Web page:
economy. Phillips v. Barnhart, 357 F.3d 1232,
1237-40 (11th Cir. 2004). The claimant has the burden of
proof through step four and then the burden shifts to the
Commissioner at step five. Hines-Sharp v. Comm'r of
Soc. Sec., 511 Fed.Appx. 913, 915 n.2 (11th Cir. 2013).
initial matter, the ALJ found that Plaintiff met the insured
status requirements of the Social Security Act though
December 31, 2018. (Tr. at 73). At step one of the sequential
evaluation, the ALJ found that Plaintiff had engaged in
substantial gainful activity during the following period,
August 2012 through August 2013. (Id.). The ALJ
found, however, that there was “a continuous 12-month
period(s) during which the claimant did not engage in
substantial gainful activity.” (Tr. at 74). Thus, the
ALJ's “remaining findings address the period(s) the
claimant did not engage in substantial gainful
two, the ALJ found that Plaintiff suffered from the following
severe impairments: “left shoulder tendinopathy and
cervical and lumbar degenerative disc disease with low back
strain.” (Id.). At step three, the ALJ
determined that Plaintiff did not have an impairment or
combination of impairments that meets or medically equals the
severity of one of the listed impairments in 20 C.F.R. Part
404, Subpart. P, Appendix 1 (20 C.F.R. §§
404.1520(d), 404.1525 and 404.1526)). (Tr. at 75).
on the evidence, the ALJ determined that Plaintiff had the
RFC to perform “light work” except:
[Plaintiff] is able to lift/carry twenty pounds occasionally
and ten pounds frequently; sit about six of eight hours; and
stand/walk about six of eight hours. He could occasionally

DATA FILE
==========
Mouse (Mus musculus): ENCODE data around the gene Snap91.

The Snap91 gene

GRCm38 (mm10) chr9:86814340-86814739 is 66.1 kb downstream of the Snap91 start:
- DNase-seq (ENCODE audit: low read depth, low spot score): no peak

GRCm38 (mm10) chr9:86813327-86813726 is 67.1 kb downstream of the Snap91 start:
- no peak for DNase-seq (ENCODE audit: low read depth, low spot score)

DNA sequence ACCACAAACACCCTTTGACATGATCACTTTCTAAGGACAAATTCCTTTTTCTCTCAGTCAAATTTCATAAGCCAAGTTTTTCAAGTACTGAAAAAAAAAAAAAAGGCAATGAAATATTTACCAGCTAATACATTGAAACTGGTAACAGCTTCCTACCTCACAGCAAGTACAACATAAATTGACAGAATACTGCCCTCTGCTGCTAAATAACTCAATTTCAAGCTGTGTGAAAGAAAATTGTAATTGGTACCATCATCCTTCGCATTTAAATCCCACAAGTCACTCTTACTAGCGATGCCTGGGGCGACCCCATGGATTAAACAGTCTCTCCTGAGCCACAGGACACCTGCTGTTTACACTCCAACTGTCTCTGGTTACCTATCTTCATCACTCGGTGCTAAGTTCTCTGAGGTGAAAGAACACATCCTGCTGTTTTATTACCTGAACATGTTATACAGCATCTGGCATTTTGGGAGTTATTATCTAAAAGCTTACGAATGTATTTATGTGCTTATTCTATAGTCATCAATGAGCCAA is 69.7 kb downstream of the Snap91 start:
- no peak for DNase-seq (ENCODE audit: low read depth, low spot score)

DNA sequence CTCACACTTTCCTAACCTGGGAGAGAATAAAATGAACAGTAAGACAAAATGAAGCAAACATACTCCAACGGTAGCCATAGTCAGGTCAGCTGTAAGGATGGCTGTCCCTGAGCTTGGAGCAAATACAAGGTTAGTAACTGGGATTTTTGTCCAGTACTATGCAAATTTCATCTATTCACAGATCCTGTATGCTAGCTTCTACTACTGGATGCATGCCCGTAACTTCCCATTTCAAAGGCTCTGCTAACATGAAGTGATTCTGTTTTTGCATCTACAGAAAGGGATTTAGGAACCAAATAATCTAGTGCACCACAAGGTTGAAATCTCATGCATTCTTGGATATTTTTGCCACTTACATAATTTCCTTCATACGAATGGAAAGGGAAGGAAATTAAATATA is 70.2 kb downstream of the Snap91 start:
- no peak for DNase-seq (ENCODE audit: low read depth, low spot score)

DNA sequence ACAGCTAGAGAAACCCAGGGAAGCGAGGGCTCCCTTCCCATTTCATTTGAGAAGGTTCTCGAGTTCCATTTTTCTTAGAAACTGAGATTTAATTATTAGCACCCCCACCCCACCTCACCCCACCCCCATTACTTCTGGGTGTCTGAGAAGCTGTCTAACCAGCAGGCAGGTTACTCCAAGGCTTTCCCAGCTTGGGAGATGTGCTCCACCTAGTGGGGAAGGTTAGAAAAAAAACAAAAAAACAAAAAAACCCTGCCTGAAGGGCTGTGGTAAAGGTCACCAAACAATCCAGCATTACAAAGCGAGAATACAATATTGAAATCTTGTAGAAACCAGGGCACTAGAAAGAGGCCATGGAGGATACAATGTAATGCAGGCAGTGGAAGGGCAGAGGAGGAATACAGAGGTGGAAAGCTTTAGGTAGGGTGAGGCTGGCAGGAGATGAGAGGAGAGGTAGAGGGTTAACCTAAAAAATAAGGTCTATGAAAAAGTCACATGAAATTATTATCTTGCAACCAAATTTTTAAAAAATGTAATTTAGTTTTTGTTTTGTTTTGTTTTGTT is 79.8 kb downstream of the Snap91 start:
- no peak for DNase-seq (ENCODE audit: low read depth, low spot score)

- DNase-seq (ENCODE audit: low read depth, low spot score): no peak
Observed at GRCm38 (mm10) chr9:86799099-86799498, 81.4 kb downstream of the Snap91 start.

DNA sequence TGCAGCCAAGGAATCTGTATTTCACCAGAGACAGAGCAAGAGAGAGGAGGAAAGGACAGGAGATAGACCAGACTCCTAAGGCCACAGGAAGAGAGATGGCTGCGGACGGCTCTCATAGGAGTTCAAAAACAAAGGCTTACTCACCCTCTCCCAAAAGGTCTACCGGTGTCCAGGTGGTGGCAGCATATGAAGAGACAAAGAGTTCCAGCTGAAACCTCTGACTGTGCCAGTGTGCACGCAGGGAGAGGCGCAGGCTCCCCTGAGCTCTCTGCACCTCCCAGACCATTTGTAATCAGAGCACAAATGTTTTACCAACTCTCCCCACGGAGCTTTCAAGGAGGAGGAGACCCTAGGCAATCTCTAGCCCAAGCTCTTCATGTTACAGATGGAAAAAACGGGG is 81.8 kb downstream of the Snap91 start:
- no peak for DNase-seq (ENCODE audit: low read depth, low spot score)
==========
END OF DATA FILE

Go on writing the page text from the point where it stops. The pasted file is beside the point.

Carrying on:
climb, balance, stoop, kneel, crouch, and crawl. He should
avoid ladders, ropes, and scaffolds and should not work
around unprotected heights. [Plaintiff] could reach overhead
on an occasional basis.
four, the ALJ determined that Plaintiff could perform his
past relevant work as a front desk clerk. (Tr. at 82). The
ALJ found that this work does not require the performance of
work-related activities precluded by Plaintiff's RFC.
(Id.). In comparing Plaintiff's RFC with the
physical and mental demands of this work, the ALJ found that
Plaintiff is able to perform the job of front desk clerk as
it is actually and generally performed. (Id.). Of
note, however, the ALJ made no finding that Plaintiff could
return to his past relevant work as a firefighter or
warehouse worker. (See id.).
not required to proceed to step five, the ALJ made
alternative findings for step five. (See id.). At
step five, considering Plaintiff's age, education, work
experience, and RFC, the ALJ found that there are other jobs
that exist in significant numbers in the national economy
that Plaintiff can perform. (Id.). Specifically, the
ALJ asked the vocational expert (“VE”) whether
jobs exist in the national economy for an individual with
Plaintiff's age, education, work experience, and RFC.
(Id.). The VE testified that someone with
Plaintiff's age, education, work experience, and RFC
would be able to perform the requirements of representative
occupations at the light level such as “(1) price
marker (DOT code: 209.587-034), 280, 000; (2) routing clerk
(DOT code: 222.587-038), 54, 000; and (3) small parts
assembler (DOT code: 706.684-022), 67, 000.” (Tr. at
83). Additionally, at the sedentary level, the VE testified
that representative occupations include “(1) document
preparer (DOT code: 249.587-018), ...